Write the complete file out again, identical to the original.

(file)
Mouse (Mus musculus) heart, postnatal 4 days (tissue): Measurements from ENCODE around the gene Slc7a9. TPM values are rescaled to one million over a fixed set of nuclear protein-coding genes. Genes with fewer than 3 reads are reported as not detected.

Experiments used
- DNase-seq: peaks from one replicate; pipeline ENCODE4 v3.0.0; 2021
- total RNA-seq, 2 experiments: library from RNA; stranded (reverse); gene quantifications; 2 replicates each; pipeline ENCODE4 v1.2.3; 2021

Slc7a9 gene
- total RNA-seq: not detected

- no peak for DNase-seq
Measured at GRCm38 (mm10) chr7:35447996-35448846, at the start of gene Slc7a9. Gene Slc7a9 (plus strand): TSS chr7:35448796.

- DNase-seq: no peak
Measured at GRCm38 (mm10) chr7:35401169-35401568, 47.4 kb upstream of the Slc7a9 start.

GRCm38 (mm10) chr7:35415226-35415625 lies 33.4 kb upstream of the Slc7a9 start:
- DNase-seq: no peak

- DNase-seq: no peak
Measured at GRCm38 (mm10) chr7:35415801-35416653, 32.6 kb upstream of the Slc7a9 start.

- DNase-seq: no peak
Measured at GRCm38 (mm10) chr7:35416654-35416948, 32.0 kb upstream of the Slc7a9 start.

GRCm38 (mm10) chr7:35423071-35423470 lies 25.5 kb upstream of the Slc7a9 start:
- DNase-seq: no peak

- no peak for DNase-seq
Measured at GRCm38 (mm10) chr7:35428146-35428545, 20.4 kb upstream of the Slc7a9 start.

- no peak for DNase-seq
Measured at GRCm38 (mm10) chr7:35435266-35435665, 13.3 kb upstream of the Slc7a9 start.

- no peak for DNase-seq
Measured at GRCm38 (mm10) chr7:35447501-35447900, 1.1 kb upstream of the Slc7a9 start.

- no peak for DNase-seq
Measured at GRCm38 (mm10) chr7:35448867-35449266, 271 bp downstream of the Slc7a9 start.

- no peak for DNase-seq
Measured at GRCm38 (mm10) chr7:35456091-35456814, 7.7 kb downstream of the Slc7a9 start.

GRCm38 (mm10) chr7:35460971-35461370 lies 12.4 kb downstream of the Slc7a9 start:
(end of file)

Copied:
Mouse (Mus musculus) heart, postnatal 4 days (tissue): Measurements from ENCODE around the gene Slc7a9. TPM values are rescaled to one million over a fixed set of nuclear protein-coding genes. Genes with fewer than 3 reads are reported as not detected.

Experiments used
- DNase-seq: peaks from one replicate; pipeline ENCODE4 v3.0.0; 2021
- total RNA-seq, 2 experiments: library from RNA; stranded (reverse); gene quantifications; 2 replicates each; pipeline ENCODE4 v1.2.3; 2021

Slc7a9 gene
- total RNA-seq: not detected

- no peak for DNase-seq
Measured at GRCm38 (mm10) chr7:35447996-35448846, at the start of gene Slc7a9. Gene Slc7a9 (plus strand): TSS chr7:35448796.

- DNase-seq: no peak
Measured at GRCm38 (mm10) chr7:35401169-35401568, 47.4 kb upstream of the Slc7a9 start.

GRCm38 (mm10) chr7:35415226-35415625 lies 33.4 kb upstream of the Slc7a9 start:
- DNase-seq: no peak

- DNase-seq: no peak
Measured at GRCm38 (mm10) chr7:35415801-35416653, 32.6 kb upstream of the Slc7a9 start.

- DNase-seq: no peak
Measured at GRCm38 (mm10) chr7:35416654-35416948, 32.0 kb upstream of the Slc7a9 start.

GRCm38 (mm10) chr7:35423071-35423470 lies 25.5 kb upstream of the Slc7a9 start:
- DNase-seq: no peak

- no peak for DNase-seq
Measured at GRCm38 (mm10) chr7:35428146-35428545, 20.4 kb upstream of the Slc7a9 start.

- no peak for DNase-seq
Measured at GRCm38 (mm10) chr7:35435266-35435665, 13.3 kb upstream of the Slc7a9 start.

- no peak for DNase-seq
Measured at GRCm38 (mm10) chr7:35447501-35447900, 1.1 kb upstream of the Slc7a9 start.

- no peak for DNase-seq
Measured at GRCm38 (mm10) chr7:35448867-35449266, 271 bp downstream of the Slc7a9 start.

- no peak for DNase-seq
Measured at GRCm38 (mm10) chr7:35456091-35456814, 7.7 kb downstream of the Slc7a9 start.

GRCm38 (mm10) chr7:35460971-35461370 lies 12.4 kb downstream of the Slc7a9 start: